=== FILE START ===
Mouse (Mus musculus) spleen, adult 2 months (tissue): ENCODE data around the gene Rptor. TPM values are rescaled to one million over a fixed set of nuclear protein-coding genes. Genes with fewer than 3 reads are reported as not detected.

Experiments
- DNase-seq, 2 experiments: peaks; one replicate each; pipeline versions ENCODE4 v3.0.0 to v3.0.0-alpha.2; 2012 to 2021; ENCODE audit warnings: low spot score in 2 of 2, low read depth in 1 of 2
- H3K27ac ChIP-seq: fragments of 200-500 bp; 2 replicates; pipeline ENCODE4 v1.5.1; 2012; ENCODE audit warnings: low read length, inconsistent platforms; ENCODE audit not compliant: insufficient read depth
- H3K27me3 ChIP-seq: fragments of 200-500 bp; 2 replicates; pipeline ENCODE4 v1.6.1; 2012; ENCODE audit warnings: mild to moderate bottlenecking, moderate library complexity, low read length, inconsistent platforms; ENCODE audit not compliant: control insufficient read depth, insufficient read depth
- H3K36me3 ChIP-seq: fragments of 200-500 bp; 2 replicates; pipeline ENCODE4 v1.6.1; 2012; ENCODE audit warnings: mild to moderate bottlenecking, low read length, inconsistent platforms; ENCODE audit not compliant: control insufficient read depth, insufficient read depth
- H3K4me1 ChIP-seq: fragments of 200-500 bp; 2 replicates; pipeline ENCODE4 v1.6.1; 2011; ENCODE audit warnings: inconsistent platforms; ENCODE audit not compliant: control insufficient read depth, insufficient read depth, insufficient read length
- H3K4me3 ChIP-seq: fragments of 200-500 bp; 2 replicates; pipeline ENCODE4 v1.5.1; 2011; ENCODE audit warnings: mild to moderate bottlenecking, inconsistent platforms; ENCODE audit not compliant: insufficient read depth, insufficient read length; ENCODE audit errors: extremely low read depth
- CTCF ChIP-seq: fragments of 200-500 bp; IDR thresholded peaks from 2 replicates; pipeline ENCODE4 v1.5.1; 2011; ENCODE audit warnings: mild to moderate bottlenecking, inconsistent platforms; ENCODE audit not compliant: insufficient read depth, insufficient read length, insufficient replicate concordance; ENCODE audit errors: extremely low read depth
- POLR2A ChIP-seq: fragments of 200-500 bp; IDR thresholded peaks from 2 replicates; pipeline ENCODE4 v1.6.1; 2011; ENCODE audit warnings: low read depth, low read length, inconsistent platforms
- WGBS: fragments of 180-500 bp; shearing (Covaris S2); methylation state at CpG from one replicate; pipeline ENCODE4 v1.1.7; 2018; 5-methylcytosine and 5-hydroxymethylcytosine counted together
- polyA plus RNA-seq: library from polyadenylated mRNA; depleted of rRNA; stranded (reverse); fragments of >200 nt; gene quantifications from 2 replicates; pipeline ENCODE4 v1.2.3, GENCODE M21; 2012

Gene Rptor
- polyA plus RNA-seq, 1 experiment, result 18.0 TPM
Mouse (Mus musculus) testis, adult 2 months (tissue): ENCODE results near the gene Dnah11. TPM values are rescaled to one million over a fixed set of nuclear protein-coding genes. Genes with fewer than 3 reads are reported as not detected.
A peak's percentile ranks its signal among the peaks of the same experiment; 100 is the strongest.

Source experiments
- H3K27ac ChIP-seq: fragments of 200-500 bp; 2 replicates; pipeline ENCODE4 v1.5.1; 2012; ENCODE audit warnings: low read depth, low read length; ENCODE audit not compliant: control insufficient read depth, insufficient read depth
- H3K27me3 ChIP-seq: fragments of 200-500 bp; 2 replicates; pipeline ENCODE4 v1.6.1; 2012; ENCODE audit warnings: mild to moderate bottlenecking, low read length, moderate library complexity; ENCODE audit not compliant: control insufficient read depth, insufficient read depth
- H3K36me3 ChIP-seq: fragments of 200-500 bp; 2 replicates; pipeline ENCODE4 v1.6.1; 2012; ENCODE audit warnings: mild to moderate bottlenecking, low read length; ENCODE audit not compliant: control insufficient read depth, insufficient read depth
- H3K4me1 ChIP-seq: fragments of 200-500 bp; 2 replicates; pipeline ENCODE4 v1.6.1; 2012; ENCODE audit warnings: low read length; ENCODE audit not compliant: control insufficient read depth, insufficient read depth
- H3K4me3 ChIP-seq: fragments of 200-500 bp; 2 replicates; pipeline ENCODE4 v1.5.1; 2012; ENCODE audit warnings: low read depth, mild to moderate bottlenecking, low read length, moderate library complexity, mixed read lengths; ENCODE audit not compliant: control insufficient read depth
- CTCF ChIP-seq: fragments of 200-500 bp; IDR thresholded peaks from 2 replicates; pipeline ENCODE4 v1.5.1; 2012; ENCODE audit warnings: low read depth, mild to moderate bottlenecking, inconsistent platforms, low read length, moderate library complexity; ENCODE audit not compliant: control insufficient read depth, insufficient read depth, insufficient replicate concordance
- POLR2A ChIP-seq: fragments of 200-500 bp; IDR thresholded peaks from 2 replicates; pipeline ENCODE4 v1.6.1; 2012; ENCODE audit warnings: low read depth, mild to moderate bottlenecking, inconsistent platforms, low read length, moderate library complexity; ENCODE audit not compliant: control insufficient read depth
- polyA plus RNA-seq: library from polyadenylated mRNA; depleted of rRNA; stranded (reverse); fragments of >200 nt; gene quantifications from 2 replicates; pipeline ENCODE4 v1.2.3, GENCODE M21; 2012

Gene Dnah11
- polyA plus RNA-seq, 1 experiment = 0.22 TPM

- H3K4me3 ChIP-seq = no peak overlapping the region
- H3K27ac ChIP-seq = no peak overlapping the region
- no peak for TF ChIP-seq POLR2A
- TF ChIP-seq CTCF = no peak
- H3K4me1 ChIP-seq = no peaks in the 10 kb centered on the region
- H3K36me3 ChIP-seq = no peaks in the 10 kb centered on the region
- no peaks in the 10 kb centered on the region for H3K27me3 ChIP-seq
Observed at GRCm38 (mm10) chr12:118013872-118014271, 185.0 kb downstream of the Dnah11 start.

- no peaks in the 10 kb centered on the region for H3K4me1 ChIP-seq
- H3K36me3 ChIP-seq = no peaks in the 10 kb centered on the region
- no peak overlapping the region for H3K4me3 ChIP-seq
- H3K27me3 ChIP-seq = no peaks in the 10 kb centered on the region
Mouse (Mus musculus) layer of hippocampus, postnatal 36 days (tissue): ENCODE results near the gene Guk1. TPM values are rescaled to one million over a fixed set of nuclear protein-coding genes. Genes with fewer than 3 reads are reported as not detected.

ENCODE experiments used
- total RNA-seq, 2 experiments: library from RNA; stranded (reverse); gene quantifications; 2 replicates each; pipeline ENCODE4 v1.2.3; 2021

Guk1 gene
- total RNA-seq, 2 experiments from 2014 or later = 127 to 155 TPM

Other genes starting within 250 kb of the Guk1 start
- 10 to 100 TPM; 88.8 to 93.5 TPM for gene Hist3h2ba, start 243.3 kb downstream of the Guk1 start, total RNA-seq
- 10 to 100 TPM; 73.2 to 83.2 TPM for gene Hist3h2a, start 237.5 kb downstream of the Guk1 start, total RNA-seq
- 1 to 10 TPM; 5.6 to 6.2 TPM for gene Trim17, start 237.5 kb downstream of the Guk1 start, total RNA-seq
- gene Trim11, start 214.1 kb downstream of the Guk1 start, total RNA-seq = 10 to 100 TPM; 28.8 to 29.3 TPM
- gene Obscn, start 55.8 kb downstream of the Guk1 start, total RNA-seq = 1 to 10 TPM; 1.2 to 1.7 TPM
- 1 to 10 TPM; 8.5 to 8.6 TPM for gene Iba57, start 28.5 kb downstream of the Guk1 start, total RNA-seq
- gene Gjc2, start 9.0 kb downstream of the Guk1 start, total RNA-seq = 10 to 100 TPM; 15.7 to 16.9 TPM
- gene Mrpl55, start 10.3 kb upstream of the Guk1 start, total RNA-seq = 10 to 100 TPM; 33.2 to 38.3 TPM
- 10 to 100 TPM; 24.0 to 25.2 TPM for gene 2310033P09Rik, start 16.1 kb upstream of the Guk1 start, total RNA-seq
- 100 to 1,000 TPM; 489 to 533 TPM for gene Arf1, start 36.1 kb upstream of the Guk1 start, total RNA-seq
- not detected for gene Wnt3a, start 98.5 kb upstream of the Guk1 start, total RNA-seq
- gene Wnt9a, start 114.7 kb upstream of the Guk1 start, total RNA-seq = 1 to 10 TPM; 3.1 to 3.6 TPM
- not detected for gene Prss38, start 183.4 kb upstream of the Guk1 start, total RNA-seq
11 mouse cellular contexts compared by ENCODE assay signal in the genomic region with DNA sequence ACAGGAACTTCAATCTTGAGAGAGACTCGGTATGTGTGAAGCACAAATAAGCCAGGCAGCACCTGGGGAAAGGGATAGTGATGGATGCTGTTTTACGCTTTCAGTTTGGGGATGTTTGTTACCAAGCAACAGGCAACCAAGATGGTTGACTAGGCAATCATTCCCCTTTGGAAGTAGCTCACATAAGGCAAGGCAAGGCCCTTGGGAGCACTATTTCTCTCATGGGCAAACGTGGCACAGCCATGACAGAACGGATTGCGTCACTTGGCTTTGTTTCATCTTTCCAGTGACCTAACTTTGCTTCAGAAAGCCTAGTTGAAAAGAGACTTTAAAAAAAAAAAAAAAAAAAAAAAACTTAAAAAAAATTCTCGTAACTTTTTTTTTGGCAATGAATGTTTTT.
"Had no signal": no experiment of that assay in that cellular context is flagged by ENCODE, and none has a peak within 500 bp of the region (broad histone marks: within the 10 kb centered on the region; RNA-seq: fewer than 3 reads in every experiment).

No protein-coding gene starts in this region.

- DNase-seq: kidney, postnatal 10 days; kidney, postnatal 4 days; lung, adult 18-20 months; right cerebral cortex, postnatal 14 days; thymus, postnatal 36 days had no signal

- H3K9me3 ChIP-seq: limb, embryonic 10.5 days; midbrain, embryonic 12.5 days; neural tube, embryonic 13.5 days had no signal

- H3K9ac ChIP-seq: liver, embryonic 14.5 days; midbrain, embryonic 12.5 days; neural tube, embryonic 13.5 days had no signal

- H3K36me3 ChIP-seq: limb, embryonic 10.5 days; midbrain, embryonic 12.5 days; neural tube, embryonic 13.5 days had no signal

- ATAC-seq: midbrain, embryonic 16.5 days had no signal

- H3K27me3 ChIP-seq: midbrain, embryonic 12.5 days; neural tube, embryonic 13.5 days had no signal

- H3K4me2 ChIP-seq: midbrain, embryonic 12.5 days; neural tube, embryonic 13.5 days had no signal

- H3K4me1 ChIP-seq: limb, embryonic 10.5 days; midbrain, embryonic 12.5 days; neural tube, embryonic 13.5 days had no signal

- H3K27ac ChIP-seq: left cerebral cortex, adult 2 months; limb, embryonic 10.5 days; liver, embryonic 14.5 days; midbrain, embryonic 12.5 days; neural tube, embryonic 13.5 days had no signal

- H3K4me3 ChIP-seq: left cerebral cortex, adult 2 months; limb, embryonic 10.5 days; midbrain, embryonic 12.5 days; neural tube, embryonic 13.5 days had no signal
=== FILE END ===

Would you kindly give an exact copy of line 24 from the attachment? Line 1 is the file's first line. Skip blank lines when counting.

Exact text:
- POLR2A ChIP-seq: fragments of 200-500 bp; IDR thresholded peaks from 2 replicates; pipeline ENCODE4 v1.6.1; 2012; ENCODE audit warnings: low read depth, mild to moderate bottlenecking, inconsistent platforms, low read length, moderate library complexity; ENCODE audit not compliant: control insufficient read depth